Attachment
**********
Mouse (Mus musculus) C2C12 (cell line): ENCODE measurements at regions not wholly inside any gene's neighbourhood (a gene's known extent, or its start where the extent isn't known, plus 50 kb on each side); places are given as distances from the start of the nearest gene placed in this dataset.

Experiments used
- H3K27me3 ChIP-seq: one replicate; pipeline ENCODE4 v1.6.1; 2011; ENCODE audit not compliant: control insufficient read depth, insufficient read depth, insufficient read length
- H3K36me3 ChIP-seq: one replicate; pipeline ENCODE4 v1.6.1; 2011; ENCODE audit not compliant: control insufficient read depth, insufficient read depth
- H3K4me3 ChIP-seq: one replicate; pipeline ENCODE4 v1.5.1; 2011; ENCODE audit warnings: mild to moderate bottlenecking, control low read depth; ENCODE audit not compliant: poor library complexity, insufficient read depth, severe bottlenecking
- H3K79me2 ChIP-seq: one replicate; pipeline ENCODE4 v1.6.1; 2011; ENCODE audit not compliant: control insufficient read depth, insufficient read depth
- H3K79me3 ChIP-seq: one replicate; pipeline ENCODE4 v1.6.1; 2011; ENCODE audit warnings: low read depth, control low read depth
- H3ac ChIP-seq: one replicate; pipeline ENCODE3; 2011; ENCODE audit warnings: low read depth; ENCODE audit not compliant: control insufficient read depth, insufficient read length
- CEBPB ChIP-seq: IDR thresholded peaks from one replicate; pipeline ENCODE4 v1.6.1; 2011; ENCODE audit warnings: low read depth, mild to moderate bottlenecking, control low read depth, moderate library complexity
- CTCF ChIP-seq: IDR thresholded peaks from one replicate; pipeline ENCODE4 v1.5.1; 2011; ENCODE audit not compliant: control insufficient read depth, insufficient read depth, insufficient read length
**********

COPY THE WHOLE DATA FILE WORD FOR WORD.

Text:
Mouse (Mus musculus) C2C12 (cell line): ENCODE measurements at regions not wholly inside any gene's neighbourhood (a gene's known extent, or its start where the extent isn't known, plus 50 kb on each side); places are given as distances from the start of the nearest gene placed in this dataset.

Experiments used
- H3K27me3 ChIP-seq: one replicate; pipeline ENCODE4 v1.6.1; 2011; ENCODE audit not compliant: control insufficient read depth, insufficient read depth, insufficient read length
- H3K36me3 ChIP-seq: one replicate; pipeline ENCODE4 v1.6.1; 2011; ENCODE audit not compliant: control insufficient read depth, insufficient read depth
- H3K4me3 ChIP-seq: one replicate; pipeline ENCODE4 v1.5.1; 2011; ENCODE audit warnings: mild to moderate bottlenecking, control low read depth; ENCODE audit not compliant: poor library complexity, insufficient read depth, severe bottlenecking
- H3K79me2 ChIP-seq: one replicate; pipeline ENCODE4 v1.6.1; 2011; ENCODE audit not compliant: control insufficient read depth, insufficient read depth
- H3K79me3 ChIP-seq: one replicate; pipeline ENCODE4 v1.6.1; 2011; ENCODE audit warnings: low read depth, control low read depth
- H3ac ChIP-seq: one replicate; pipeline ENCODE3; 2011; ENCODE audit warnings: low read depth; ENCODE audit not compliant: control insufficient read depth, insufficient read length
- CEBPB ChIP-seq: IDR thresholded peaks from one replicate; pipeline ENCODE4 v1.6.1; 2011; ENCODE audit warnings: low read depth, mild to moderate bottlenecking, control low read depth, moderate library complexity
- CTCF ChIP-seq: IDR thresholded peaks from one replicate; pipeline ENCODE4 v1.5.1; 2011; ENCODE audit not compliant: control insufficient read depth, insufficient read depth, insufficient read length